|Birthday Weekend, Part 3: Moncton|
Moncton, NB (Map)
Having went to sleep so early, I slipped out of the hostel around sunrise. I walked the cool streets to a diner which was inexplicably expensive, although decent.
I continued up St. George Street until I found myself in front of Moncton's cathedral - which needs $7 million in repairs and they've subsequently discussed destroying.
I have my doubts that they were all that serious about destroying such a landmark, but I still wanted some pictures and to see it myself.
The Sunday service was going on shortly, but I didn't see all that many people just yet.
Built in the late 1930s, this church originally provided services for 1500 people, but that number is now down to 300.
It is the same problem which plagues churches all over Canada & the States.
Recently, Acadian community groups have asked to move into the basement of the cathedral, so that their rent would go to this building's upkeep instead of random landlords at various buildings around Moncton.
The Notre-Dames-de-l'Assomption Cathedral is Moncton's 2nd tallest building at 246ft; behind only Assumption Place (265ft).
What you see in the above picture isn't Assumption Place, but rather the NBTel, er, Bell Aliant Tower, which stretches to 417ft.
Since I had walked enough of Moncton's downtown to satisfy my curiosity last night, I went to the riverfront and treated myself to their fantastic skatepark this morning.
The car's temperature gauge only registered a few degrees above freezing, but at least there wasn't any of that awful white stuff like back home. As it is never enjoyable to slam against the concrete at these frigid temperatures, I was being extra careful, even though there were hundreds of things I wanted to try.
Nevertheless, I messed up on something really simple and massaged the unforgiving concrete with my shoulder and side. To add insult to injury, as I lay there I realized that one of my pegs was loose and the axle nut was stripped.
I would drive around to Wal-Marts and Canadian Tires for the next 2 hours, but failed to find a damn axle nut. It wouldn't be like a bike shop to be open on a Sunday, so as a few flurries began to fall in the Canadian Tire parking lot, I had enough of trying to bike today.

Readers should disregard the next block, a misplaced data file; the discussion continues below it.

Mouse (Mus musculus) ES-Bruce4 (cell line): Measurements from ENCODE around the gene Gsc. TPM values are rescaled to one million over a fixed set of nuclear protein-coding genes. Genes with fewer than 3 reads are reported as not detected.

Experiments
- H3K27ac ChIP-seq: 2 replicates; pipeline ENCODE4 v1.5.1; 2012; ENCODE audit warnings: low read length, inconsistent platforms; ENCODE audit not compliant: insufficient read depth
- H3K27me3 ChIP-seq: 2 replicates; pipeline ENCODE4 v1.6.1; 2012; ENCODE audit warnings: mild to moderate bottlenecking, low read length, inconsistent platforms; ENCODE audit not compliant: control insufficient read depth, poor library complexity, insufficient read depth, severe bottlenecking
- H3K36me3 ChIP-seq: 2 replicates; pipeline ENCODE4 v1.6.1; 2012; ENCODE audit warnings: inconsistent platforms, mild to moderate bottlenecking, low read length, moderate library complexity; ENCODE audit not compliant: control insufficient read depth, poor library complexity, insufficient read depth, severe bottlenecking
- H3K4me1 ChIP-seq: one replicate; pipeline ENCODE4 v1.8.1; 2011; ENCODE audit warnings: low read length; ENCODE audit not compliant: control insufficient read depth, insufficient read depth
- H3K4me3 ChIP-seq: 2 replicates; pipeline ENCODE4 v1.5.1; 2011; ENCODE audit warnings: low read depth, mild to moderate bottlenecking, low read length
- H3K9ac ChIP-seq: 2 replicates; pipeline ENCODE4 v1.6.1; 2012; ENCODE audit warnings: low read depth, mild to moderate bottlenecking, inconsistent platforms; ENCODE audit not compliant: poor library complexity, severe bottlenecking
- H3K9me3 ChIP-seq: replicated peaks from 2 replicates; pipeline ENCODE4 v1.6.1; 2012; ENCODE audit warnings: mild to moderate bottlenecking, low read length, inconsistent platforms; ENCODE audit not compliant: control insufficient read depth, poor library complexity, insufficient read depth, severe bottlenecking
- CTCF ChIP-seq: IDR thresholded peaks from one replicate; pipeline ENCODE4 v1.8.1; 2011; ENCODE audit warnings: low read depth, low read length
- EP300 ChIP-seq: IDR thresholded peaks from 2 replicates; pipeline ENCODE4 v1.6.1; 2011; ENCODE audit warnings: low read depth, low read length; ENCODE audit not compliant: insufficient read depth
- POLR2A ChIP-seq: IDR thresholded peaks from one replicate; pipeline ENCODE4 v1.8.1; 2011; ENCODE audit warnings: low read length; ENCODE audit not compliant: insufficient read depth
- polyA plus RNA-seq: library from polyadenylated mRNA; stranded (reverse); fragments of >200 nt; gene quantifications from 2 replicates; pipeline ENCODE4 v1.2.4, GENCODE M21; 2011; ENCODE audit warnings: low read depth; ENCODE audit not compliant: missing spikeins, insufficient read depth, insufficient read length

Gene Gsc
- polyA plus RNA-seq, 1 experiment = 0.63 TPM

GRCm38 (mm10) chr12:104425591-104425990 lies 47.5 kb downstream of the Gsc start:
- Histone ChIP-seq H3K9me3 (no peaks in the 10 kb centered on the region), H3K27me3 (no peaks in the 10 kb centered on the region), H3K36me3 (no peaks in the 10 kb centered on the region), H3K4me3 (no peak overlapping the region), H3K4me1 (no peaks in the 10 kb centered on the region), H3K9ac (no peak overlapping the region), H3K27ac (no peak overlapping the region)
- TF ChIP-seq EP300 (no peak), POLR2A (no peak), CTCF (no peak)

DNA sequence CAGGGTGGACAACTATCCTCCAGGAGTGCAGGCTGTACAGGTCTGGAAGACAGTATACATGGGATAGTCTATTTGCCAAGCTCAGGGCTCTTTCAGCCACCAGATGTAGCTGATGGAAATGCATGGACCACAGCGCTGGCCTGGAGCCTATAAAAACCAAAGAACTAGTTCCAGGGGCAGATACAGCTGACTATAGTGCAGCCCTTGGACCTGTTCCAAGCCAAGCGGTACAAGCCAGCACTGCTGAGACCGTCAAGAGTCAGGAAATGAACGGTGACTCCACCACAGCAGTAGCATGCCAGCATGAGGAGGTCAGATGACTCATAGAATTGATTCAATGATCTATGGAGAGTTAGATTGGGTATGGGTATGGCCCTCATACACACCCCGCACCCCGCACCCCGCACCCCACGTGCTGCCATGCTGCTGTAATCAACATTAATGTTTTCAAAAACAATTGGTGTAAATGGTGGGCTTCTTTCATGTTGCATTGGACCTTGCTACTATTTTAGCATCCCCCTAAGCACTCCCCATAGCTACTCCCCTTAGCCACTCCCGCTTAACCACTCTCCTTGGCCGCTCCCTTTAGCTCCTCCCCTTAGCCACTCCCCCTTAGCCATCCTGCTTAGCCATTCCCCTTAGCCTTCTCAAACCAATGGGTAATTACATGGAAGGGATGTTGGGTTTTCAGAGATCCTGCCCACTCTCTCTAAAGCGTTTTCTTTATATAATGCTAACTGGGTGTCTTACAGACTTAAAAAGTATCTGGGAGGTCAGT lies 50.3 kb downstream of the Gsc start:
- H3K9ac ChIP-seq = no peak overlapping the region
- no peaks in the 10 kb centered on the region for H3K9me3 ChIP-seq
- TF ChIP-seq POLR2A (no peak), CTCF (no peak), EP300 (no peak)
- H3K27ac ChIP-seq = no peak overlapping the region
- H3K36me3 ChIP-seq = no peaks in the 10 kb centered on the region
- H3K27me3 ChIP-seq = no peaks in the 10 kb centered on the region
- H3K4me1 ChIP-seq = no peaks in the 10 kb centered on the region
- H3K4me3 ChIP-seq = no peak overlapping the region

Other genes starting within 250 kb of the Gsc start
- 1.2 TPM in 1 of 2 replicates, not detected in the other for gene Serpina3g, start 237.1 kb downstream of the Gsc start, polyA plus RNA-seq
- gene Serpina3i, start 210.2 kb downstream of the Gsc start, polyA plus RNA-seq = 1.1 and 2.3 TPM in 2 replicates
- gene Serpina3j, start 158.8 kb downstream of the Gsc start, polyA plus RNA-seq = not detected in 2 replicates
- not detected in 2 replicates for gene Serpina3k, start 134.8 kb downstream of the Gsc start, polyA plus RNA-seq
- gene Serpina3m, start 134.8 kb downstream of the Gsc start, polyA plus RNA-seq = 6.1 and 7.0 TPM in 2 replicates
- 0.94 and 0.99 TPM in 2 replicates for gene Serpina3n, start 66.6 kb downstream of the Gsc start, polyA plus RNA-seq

The next thing I wanted to check out sat over on Mountain Road.
Mary's Home, a 1904 gothic castle built as an orphanage, sat over there in questionable hands. I had read that it was put to auction and bought by a local developer, who didn't have to disclose his bid or detail what he planned for the property . This set off alarms for me.
Not wanting to miss seeing this fine building before he left it unsecured and some dimwit teenager burnt it to the ground so the developer would have cleared land to build gaudy apartment monstrosities, I made sure to stop by today.
After having read about how it had sat open with people inside destroying architectural features, spraypainting and setting off fireworks, it was nice to see it secured this day.
Anyway, that developer defaulted on the mortgage for this place & it has since went to public auction. This makes me wonder what happened with his security systems, who the next owner will be, what their plans will be, etc.
And this is how you get rid of a historic building folks. (Although they're a lot more efficient in places like Detroit.)
En route to my last Moncton destination, I happened upon the Université de Moncton campus...in all of its 1960s/70s glory! Bleck!
Moving into an intersection, I looked across and spotted the circular ruin between two houses.
Quickly parking, I made my way through a marsh to a hill overlooking the structure.
Wow! What neat ruins these were!
Coming from a recent Michigan trip of so many ruins, what did we have here? How long ago did the structure burn down?
I walked the outer ring between the supports. I cut inside as the ring spun away from me. Paths led across the centre, but the unmitigated parts were harder to maneuver. I made it back to the supports to cut in & out of them.
This was much better than expensive diners, stripped axle nuts or 1970s university buildings...
Of course I knew what these ruins were: the Sunny Brae Arena, built in 1922 and burned on February 26th, 1928.
I would be excited enough about arena ruins, but then you also should note that it's a circular arena built with Roman inspiration. With this noted love for arenas, this was actually one of the few times where I've sat at ruins and pictured life in the past - men in bowler's hats and women in long, wide dresses; skating in black and white times with smoky skies and the entire town at the rink.
Some great vintage pictures can be found at the following link.
It was a good thing I was by myself, as anyone else would have grown tired with a circular ruin much quicker.
I eventually left Sunny Brae, excitedly going north from Moncton for the first time in my life.
Continue to Part 4!
Go Back to the Main Page of this Website
1 - Historic Moncton Castle Sold - cbc.ca
2 - No bids for Castle Manor in Moncton - cbc.ca
3 - Sunny Brae Rink - Canada's Historic Places
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